As mentioned above, IMD 10 delivers pacing pulses to right ventricle 18 to synchronize contractions of right ventricle 18 with contractions of left ventricle 22 resulting from intrinsic depolarizations of left ventricle 22. Pacer timing/control circuitry 78 triggers generation of pacing pulses for right ventricle 18 by pacer output circuit 80, which is coupled to electrodes 30 and 32. As will be described in greater detail below, circuitry 78 triggers generation of pacing pulses delivered to right ventricle 18 upon expiration of an interval that may be timed from a right atrial pacing pulse or detection of an intrinsic right atrial depolarization.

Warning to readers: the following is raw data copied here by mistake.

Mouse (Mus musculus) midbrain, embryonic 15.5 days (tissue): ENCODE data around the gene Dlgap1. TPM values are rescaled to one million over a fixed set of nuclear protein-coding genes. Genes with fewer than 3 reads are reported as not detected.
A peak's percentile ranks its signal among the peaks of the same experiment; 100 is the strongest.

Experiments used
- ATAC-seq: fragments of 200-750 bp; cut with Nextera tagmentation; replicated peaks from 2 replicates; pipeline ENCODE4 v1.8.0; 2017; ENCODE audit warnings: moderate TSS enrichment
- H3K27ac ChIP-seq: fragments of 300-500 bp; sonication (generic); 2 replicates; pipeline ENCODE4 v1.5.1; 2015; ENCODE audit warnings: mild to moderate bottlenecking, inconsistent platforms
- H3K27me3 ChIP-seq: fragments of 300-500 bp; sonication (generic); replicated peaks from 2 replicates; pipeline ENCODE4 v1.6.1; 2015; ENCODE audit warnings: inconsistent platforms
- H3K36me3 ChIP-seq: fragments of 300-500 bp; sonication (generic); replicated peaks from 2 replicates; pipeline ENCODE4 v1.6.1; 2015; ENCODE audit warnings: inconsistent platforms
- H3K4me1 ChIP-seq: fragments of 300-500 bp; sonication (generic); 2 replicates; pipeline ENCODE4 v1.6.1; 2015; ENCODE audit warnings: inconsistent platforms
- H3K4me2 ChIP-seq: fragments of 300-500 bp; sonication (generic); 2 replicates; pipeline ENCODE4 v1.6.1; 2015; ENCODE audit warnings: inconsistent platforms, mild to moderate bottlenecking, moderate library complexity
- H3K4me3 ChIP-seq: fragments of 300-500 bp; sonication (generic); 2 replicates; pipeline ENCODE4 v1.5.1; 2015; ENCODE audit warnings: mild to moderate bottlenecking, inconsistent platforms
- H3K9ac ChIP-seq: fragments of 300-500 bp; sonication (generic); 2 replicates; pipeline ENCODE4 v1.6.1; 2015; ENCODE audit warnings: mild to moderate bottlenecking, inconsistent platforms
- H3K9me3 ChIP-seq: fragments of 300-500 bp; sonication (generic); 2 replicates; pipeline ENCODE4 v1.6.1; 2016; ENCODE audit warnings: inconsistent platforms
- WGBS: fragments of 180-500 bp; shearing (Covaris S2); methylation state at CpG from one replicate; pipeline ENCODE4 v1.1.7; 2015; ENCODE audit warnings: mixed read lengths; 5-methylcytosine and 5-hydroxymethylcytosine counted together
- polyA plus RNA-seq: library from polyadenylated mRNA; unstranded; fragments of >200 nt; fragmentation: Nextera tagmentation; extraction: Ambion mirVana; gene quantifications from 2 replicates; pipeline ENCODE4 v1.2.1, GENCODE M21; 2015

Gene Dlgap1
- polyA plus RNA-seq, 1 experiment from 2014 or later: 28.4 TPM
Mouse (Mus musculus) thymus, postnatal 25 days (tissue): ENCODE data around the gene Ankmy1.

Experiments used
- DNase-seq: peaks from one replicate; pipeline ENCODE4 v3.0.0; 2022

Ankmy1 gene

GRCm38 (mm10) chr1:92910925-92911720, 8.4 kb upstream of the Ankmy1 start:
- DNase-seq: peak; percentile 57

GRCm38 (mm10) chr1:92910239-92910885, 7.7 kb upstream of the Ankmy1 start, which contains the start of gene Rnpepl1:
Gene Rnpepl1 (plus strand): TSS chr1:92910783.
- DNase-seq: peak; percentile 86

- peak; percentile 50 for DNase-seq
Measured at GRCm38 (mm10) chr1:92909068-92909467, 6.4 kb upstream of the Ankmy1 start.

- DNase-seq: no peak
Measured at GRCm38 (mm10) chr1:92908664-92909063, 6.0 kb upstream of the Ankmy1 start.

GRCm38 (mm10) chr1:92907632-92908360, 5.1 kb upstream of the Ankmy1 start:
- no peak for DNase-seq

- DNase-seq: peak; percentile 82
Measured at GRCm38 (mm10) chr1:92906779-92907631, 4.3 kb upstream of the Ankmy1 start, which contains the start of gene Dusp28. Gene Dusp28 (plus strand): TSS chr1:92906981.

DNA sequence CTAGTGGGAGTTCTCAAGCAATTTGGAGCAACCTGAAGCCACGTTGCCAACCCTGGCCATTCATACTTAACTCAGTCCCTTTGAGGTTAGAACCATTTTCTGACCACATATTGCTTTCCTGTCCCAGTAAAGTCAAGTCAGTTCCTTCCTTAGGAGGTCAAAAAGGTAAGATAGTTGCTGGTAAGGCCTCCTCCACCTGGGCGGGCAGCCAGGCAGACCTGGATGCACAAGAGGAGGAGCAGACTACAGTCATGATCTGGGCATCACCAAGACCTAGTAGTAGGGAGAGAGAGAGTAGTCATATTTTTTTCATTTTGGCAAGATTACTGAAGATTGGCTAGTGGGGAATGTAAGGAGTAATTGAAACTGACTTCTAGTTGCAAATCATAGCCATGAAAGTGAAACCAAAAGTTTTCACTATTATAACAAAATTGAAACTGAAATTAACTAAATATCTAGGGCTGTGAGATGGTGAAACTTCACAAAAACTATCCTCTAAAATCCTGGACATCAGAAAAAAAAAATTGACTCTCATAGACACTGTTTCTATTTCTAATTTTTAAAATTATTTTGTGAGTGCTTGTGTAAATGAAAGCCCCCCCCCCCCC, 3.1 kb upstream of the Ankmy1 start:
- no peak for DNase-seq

IMD 10 may also provide biventricular modes of cardiac resynchronization therapy, or non-resynchronization pacing modalities that require delivery of pacing pulses to left ventricle 22, and may switch from a right ventricular cardiac resynchronization mode as described herein to one of these additional modes. Pacer timing/control circuitry 78 triggers generation of pacing pulses for left ventricle 22 by pacer output circuit 82, which is coupled to electrodes 34 and 36. Pacer timing/control circuitry 78 may trigger generation of pacing pulses for left ventricle 22 upon expiration of an A-V or V-V escape interval, depending on the pacing mode.